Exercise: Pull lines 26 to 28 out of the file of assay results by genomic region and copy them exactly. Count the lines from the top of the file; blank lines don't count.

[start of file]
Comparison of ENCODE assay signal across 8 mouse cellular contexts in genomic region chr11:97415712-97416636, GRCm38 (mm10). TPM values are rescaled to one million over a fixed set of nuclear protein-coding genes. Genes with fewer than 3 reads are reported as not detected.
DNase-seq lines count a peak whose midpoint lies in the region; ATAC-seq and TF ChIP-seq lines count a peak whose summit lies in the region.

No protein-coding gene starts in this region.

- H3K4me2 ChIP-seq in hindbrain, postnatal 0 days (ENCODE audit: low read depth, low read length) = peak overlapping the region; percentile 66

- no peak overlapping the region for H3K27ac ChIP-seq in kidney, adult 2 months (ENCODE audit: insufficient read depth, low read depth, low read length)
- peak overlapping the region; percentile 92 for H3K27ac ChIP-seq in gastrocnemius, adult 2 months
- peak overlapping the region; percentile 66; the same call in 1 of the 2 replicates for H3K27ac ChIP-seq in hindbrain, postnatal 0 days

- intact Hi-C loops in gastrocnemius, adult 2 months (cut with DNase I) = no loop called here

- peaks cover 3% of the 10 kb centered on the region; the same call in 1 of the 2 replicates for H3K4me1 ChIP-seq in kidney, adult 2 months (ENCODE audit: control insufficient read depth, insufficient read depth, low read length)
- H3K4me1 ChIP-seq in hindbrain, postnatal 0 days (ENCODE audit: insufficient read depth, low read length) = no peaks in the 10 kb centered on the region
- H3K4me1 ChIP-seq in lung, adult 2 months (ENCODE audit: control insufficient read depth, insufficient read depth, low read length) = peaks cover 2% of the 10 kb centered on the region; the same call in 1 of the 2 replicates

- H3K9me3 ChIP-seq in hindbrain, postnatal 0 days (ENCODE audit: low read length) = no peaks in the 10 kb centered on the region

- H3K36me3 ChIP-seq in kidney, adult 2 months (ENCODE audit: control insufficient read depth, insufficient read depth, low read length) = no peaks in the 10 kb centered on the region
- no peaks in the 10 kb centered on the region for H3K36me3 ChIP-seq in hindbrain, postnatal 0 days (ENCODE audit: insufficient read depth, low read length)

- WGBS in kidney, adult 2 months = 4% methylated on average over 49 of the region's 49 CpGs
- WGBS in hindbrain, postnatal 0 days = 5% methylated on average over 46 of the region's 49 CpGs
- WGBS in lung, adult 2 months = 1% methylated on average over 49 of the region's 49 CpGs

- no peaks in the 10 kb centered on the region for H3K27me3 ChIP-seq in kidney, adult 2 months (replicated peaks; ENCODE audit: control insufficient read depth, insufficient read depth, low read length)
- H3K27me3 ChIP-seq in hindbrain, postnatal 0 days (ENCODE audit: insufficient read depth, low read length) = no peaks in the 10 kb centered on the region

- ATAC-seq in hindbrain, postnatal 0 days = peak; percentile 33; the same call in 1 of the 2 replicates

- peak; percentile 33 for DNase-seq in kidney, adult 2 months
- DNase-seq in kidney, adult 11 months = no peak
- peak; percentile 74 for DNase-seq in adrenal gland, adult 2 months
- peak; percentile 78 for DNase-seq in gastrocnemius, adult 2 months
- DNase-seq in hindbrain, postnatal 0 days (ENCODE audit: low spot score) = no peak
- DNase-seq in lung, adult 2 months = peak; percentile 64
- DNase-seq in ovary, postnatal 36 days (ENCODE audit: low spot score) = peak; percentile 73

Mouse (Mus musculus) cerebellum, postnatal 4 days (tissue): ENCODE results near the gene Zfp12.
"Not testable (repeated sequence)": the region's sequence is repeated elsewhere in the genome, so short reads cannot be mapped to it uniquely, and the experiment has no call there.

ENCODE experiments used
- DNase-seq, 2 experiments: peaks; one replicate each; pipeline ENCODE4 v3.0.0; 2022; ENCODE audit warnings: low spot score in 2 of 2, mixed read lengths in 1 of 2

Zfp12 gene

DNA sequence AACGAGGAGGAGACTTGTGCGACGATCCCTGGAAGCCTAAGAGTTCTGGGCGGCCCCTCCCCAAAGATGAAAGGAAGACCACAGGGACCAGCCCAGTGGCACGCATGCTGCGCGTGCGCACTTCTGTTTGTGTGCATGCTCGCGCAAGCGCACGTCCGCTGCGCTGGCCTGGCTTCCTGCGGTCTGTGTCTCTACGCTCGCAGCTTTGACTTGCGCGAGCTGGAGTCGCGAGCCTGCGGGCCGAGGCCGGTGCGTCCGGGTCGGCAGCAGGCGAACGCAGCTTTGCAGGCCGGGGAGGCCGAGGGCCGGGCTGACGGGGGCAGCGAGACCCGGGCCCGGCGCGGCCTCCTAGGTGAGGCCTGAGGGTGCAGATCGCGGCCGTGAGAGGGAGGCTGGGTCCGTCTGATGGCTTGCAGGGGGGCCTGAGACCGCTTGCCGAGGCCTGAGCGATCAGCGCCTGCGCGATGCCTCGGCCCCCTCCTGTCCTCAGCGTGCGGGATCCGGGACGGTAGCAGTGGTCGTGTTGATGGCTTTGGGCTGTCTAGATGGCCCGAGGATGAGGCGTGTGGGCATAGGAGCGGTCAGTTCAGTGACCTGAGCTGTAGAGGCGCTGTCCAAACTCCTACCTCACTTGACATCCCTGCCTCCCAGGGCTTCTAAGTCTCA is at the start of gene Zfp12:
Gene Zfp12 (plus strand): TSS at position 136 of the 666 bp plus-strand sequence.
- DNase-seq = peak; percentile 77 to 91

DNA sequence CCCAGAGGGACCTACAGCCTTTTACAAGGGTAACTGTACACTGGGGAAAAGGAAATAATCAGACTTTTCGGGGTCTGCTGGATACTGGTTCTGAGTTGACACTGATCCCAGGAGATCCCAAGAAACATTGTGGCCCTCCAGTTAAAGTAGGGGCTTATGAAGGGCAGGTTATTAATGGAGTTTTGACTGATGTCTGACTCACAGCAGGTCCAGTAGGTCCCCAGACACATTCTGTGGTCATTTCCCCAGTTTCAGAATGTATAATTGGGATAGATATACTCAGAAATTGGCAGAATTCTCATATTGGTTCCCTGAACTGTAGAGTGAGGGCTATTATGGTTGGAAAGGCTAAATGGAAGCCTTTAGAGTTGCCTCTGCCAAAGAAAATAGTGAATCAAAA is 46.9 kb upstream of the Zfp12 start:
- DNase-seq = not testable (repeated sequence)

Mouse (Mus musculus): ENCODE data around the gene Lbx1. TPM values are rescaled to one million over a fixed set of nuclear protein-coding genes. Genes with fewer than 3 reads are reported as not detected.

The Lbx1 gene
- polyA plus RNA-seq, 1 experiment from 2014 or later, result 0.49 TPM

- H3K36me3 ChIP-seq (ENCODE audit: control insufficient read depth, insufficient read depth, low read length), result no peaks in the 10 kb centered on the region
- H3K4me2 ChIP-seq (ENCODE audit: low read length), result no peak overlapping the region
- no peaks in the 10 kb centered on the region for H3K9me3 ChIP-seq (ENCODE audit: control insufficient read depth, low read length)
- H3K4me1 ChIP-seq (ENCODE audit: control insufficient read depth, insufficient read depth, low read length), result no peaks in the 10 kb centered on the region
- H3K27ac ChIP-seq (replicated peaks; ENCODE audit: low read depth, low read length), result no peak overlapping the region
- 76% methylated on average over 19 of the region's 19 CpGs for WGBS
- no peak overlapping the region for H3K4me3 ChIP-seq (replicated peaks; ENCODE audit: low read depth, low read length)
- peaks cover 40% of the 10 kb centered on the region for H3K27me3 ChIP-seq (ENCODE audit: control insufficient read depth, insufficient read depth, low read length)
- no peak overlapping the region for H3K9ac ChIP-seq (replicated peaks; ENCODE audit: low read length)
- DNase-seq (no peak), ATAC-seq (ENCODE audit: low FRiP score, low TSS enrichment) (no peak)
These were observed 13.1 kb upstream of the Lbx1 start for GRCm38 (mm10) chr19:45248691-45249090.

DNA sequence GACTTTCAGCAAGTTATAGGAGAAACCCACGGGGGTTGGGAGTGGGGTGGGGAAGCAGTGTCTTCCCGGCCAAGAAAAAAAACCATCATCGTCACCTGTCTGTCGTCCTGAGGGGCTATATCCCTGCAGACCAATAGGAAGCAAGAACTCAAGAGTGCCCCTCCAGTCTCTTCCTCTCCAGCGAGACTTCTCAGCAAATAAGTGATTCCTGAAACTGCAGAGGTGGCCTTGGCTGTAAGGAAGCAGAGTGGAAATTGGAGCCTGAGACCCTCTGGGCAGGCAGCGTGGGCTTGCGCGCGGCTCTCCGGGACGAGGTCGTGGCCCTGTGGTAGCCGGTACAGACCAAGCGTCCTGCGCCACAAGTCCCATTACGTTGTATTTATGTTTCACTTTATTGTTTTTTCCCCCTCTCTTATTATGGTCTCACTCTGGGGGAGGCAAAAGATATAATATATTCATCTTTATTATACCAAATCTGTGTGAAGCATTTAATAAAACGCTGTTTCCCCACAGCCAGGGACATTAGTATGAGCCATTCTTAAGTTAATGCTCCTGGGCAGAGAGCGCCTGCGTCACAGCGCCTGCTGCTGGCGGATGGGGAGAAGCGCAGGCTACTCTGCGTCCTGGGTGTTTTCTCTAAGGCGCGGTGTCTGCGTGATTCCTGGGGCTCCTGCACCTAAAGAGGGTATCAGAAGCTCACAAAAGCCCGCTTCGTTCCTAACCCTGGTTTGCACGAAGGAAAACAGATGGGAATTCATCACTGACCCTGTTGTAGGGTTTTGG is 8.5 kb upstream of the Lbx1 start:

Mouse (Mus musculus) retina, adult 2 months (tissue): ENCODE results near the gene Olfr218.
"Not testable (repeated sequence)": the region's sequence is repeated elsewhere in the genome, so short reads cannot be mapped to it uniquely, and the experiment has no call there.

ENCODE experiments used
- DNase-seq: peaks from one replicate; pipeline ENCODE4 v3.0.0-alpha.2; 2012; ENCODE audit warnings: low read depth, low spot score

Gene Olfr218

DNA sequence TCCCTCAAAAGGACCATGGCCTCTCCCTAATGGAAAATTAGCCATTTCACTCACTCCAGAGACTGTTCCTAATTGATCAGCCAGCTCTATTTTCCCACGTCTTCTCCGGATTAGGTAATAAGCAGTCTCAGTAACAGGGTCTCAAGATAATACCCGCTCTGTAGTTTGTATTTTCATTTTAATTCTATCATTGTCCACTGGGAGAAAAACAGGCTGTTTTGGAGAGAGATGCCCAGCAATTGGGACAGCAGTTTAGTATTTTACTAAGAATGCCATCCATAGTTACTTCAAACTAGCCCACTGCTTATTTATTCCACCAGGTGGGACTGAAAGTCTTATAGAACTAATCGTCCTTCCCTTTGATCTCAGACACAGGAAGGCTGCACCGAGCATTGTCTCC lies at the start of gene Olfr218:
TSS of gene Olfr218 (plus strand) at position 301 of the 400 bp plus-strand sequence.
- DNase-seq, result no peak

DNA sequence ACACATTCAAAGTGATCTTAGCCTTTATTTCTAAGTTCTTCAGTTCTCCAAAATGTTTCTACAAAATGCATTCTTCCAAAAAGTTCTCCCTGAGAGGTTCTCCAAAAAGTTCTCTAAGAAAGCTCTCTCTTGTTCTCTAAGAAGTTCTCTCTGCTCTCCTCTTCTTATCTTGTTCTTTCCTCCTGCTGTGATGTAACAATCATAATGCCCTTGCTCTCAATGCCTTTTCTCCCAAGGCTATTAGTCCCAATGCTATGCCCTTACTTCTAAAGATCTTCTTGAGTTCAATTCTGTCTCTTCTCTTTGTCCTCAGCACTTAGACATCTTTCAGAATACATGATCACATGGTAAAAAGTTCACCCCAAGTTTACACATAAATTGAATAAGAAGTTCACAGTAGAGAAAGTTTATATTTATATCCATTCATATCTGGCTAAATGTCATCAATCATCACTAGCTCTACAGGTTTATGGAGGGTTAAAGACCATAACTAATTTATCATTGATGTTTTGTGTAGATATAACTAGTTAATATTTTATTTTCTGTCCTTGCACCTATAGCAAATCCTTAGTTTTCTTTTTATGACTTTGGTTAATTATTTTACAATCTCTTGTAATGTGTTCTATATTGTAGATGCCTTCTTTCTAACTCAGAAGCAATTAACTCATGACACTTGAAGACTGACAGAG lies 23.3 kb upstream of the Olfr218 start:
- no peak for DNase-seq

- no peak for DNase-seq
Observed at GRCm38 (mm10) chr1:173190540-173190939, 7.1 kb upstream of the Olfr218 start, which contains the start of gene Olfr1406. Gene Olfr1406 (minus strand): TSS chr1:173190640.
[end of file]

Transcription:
- DNase-seq in lung, adult 2 months = peak; percentile 64
- DNase-seq in ovary, postnatal 36 days (ENCODE audit: low spot score) = peak; percentile 73

Mouse (Mus musculus) cerebellum, postnatal 4 days (tissue): ENCODE results near the gene Zfp12.